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Are you someone who is action orientated? Do you have drive? Are you willing to go that extra yard? Show interviewer these traits through concise and compelling stories that show you in action. Help the interviewers see you on a team, in a group, working on your own. Think about the traits you want to communicate to your interviewers and prepare how you will get this message across in you answers. Are you a team player? Can you listen and can you persuade? Will you network? Remember that interns are at the bottom of the barrel, so team work means listening, writing tasks and advice down so that you can get it right the first time. Be proactive by anticipating your manager’s needs and be the . You may be a leader at university, but success as an intern depends on getting work done quickly, thoroughly, correctly and proactively. Build the ability to persuade by building a reputation for excellent work and dependability. When people trust you, they will begin to listen to you. Do you show an interest in the business world and current affairs? If you have not done so already, start reading the Financial Times (FT). Don’t start reading it the week of your interview, but well before so that you will be able to cite business-relevant examples during your interview. Also, get in the habit of tuning into the world around you by following global affairs. Investment banking is a global industry that is linked with world events. Reading as much as you can will help you feel comfortable chatting about the markets. Investment bankers want to know that you have a passion for markets and a hunger to be in the industry.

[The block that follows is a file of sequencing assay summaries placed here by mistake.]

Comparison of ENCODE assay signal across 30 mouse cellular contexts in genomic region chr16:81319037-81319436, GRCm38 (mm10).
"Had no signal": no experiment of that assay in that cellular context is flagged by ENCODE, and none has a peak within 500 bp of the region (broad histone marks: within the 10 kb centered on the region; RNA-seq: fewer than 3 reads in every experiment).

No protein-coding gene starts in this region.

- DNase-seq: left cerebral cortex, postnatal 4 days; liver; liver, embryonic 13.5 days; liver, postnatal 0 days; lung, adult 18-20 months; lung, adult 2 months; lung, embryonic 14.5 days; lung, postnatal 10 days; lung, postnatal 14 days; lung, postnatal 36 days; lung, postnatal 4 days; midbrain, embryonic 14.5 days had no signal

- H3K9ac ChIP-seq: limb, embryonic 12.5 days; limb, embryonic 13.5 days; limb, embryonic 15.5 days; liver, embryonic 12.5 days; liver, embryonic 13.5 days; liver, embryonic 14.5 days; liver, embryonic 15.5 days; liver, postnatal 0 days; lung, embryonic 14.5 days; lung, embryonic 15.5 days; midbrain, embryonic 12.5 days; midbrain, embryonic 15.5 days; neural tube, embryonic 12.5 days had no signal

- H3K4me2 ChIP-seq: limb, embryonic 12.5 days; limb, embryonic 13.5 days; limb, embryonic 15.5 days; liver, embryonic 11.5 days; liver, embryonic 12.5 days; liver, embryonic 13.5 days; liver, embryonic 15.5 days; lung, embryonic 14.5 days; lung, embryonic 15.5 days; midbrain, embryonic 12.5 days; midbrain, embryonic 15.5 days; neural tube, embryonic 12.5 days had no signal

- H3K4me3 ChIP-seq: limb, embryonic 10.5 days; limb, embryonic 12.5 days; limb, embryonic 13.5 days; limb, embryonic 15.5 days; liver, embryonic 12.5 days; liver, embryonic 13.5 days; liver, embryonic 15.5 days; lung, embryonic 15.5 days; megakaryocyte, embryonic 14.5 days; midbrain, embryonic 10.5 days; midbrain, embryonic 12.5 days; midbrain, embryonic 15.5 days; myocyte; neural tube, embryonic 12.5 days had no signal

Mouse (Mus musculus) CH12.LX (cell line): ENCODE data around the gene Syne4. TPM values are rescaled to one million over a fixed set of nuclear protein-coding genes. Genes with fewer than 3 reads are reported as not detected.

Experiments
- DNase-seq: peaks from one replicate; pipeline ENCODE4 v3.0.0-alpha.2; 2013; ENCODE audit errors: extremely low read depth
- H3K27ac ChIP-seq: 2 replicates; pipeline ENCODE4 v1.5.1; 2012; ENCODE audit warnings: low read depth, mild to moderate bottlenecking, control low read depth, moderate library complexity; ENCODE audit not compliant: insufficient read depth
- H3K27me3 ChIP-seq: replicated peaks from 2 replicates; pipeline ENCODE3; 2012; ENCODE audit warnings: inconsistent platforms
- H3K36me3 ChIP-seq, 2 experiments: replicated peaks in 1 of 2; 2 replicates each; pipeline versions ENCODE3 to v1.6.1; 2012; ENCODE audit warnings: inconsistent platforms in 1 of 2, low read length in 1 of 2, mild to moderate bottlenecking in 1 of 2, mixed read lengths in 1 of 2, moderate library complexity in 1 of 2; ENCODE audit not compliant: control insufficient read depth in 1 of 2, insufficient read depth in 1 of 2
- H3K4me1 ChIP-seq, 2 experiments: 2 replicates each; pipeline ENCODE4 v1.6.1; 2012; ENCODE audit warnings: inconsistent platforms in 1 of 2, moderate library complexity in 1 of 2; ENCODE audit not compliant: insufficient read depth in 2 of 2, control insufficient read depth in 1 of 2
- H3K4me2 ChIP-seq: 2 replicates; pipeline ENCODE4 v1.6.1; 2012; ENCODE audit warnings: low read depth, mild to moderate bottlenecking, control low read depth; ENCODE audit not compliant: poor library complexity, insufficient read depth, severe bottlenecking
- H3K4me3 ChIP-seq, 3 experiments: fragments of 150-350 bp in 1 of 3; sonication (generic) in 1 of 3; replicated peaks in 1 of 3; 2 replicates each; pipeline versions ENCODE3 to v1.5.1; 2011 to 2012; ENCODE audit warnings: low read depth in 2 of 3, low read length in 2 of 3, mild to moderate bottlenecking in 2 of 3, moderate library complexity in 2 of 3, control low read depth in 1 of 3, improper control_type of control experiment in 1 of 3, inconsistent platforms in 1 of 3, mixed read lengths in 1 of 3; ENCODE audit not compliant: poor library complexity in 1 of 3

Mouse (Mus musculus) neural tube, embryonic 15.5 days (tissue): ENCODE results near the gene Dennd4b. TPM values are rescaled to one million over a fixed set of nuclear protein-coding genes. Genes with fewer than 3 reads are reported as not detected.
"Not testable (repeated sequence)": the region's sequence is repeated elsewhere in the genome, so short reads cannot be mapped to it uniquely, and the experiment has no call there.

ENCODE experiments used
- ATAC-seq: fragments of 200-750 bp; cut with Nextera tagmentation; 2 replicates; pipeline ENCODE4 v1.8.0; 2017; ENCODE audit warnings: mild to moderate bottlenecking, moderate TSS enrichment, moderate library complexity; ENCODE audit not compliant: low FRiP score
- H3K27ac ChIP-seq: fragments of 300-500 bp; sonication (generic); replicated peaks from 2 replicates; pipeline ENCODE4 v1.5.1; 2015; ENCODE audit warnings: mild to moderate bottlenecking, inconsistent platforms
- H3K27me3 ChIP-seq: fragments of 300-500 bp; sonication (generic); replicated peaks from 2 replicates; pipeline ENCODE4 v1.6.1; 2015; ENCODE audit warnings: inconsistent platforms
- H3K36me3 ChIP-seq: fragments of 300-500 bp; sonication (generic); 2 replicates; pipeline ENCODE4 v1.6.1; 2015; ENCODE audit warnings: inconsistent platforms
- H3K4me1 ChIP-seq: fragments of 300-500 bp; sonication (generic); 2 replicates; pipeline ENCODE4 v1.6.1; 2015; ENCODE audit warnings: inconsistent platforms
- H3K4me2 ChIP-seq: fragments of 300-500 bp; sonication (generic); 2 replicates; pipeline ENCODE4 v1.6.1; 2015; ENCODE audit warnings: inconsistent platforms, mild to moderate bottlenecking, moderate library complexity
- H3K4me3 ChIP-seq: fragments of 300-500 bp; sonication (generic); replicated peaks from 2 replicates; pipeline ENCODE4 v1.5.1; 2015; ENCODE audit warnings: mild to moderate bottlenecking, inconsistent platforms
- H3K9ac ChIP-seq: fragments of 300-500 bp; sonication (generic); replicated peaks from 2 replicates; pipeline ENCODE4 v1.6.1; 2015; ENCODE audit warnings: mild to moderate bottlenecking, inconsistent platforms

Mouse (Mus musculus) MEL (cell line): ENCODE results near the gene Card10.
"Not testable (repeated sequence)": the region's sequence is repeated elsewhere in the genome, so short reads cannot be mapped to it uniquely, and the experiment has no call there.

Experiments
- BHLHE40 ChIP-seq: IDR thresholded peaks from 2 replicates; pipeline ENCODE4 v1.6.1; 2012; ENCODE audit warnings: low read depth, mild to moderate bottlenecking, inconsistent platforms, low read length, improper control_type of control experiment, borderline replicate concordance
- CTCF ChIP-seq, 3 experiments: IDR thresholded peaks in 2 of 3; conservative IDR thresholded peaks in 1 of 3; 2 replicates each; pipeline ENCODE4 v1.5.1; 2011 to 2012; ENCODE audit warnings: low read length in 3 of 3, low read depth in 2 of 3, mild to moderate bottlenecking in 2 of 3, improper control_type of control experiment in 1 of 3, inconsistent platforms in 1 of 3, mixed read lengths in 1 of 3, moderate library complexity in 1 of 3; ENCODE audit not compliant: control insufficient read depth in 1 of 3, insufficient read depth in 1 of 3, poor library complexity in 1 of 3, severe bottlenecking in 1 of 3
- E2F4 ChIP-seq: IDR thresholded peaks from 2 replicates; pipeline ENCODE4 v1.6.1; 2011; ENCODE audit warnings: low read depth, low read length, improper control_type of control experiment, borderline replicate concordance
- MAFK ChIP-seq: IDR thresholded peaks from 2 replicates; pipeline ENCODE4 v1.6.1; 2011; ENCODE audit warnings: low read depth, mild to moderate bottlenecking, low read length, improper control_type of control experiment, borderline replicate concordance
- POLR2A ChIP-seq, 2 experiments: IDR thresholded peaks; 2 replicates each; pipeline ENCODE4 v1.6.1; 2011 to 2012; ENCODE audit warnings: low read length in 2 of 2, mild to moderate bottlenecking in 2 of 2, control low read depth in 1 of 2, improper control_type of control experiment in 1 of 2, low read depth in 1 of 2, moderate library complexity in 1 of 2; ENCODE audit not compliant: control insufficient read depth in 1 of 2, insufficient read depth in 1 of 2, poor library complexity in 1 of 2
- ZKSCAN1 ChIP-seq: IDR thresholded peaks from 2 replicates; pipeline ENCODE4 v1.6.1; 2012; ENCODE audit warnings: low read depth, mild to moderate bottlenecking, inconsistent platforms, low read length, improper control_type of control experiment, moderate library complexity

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Will you give back? SEO London is a non-profit (a charity) organisation. SEO’s small staff depends on a large team of volunteers to help interview, mentor, coach, prepare and support current SEO interns. We want to recruit not only the best and the brightest, but also those who believe in SEO’s mission, will be devoted to creating opportunities for and supporting future SEO interns, and will actively participate in the alumni community. Please give some thought to whether you can be counted on to help those who come behind you, and make it clear in your interview that you will give back.